Mainland European stock indices, led by the German DAX, have been hit hard this week. From its high on Thursday, the DAX has fallen some 375 points. Since hitting a record high in June, it has dropped more than 750 points, losing 5.8 per cent in the process. In contrast, the UK’s FTSE was off only 150 points or 2% from its all-time high at the time of this writing. Meanwhile in the US, the major indices were hovering slightly below the record highs hit, in some cases, earlier this week.
So, what is going on with the DAX?
The short answer is the euro. The single currency continued its upsurge yesterday even as the European Central Bank tried to appear as dovish as it possibly could in the current circumstances. Mario Draghi, the ECB President, diverted the attention away from the appreciating currency at his press conference. The market interpreted this as a sign that Draghi and his ECB colleagues are not too concerned about the impact of the euro on Eurozone exports. Companies that make up the DAX have about half of their sales come from exports. The recent appreciation of the euro makes German exports less competitive as they become relatively more expensive for overseas buyers. Also weighing on the DAX is profit-taking ahead of major earnings next week. Among the stocks that make up the DAX index, Deutsche Boerse and Daimler are reporting their results on Wednesday, while on Thursday we will have results from BASF, Bayer AG, Deutsche Bank and Volkswagen.
Are European investors overreacting?
The euro’s impact on exports and earnings are the obvious worry. But are European investors overreacting a little? After all, the ECB doesn’t appear to be in a hurry to start the process of normalising its monetary policy. Even when QE is tapered, interest rates will remain at these historic low levels for a while yet. The prospects of stronger demand from within the Eurozone should support German exports. What’s more, recent Chinese data suggests the world’s second largest economy may have avoided a hard landing. If so, we should expect to see increased levels of Chinese demand for high end luxury goods. In the short-term, the upcoming earnings releases from German companies could turn out to be stronger than expected. So, although it looks bleak now, the DAX could look very different in the coming weeks.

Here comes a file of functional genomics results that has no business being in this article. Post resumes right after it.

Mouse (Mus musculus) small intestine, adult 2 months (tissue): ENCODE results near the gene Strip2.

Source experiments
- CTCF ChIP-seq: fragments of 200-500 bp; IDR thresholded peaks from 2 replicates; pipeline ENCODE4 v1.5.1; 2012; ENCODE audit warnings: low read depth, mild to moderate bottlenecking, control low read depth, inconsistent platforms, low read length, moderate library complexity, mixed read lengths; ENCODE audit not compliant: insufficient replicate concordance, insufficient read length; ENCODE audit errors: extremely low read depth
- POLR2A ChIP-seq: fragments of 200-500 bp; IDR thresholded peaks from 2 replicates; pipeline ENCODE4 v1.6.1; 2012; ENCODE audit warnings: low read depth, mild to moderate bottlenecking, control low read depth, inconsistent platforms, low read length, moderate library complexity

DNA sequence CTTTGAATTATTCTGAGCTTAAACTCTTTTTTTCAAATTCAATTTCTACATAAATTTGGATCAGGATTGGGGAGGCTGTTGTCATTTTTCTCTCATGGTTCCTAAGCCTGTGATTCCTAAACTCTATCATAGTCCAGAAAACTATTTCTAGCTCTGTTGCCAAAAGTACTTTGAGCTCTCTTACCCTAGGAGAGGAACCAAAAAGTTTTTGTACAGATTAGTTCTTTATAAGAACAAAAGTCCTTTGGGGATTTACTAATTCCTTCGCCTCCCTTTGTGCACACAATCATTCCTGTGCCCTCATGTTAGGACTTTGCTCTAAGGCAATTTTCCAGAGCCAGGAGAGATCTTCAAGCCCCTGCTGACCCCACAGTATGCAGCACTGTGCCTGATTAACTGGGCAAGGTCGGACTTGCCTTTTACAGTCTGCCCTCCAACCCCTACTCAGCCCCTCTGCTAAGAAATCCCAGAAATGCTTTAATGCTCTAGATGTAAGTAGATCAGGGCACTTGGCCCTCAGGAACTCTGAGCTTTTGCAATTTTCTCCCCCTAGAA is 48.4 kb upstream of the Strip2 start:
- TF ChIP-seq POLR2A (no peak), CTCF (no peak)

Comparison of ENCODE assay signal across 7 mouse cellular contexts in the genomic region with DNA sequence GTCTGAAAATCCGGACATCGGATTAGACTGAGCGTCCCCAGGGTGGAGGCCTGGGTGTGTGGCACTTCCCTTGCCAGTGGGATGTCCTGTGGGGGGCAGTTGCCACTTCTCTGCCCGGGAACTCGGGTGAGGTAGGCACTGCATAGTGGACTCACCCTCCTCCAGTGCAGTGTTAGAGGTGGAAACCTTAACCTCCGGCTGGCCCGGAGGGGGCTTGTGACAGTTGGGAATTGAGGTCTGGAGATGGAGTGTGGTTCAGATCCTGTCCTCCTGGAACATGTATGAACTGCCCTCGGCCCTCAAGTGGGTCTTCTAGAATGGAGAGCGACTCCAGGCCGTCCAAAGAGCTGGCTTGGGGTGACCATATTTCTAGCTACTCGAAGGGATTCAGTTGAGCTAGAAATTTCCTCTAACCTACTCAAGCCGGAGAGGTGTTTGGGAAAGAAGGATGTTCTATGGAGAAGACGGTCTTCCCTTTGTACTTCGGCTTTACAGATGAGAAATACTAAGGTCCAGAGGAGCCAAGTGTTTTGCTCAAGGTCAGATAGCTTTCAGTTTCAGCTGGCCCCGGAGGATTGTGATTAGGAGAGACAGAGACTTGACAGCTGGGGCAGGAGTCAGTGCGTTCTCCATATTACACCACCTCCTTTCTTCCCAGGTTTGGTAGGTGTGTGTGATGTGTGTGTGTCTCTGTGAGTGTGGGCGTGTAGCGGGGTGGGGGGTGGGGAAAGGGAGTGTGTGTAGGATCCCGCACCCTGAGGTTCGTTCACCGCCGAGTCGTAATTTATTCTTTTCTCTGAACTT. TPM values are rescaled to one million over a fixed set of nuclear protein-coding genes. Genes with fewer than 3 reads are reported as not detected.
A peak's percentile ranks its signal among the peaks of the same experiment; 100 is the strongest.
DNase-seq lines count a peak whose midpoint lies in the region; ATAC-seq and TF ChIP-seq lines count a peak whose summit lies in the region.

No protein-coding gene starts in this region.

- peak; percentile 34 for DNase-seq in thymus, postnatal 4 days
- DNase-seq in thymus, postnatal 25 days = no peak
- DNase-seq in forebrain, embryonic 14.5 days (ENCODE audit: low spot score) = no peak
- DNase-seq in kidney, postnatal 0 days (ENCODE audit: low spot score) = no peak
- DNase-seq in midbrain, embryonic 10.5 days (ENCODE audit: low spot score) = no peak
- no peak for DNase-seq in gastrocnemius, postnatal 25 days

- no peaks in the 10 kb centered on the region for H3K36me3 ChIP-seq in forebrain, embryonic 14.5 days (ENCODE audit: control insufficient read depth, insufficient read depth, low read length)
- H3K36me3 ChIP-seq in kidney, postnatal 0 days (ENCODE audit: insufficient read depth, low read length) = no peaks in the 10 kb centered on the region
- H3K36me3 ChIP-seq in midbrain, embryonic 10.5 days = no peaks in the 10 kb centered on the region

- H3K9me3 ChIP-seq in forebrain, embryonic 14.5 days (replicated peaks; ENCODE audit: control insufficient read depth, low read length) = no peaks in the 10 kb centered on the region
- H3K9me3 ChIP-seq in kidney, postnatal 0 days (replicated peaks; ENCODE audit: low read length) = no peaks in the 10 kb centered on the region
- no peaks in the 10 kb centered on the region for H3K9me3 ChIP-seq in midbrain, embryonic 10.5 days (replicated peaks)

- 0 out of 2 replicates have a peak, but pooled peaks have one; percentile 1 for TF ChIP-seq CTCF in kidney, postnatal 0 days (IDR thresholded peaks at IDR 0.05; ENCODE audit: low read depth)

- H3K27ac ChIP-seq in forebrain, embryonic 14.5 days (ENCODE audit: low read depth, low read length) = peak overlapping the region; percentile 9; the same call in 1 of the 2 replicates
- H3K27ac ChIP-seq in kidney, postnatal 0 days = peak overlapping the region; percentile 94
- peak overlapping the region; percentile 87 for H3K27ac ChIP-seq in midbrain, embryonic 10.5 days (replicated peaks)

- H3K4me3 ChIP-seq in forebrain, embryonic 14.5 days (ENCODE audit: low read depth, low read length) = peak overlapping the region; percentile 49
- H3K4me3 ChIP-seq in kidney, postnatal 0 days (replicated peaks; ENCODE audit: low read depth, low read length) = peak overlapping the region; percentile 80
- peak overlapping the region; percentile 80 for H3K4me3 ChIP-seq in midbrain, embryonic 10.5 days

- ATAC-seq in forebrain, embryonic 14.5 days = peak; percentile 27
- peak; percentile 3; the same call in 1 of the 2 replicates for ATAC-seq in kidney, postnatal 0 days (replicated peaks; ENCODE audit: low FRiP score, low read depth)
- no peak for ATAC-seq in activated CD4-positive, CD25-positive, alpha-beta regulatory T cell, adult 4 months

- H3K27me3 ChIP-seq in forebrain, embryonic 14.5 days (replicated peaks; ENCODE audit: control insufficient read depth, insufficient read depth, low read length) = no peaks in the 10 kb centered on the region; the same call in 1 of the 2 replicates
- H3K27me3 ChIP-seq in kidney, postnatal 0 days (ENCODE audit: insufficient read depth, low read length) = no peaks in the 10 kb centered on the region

Technical outlook not quite bearish just yet
Technically, the index’s failure to hold above the old all-time high of 12390 is bearish. But the last significant low at 11940 area has not broken down yet. So we don’t have a lower low in place to suggest the bullish trend is over. We are now watching the possibility of the DAX ‘filling’ its gap at 12160 before possibly pushing higher again. It will also be a bullish outcome if the broken support area between 12320 and 12405 is reclaimed by the bulls. So, as things stand, the bullish trend has indeed weakened but not ended. Any short-term bullish setups could see the buyers pick the dips again now that the RSI has unwound from overbought levels.
Source: eSignal and FOREX.com. Please note, this product is not available to US clients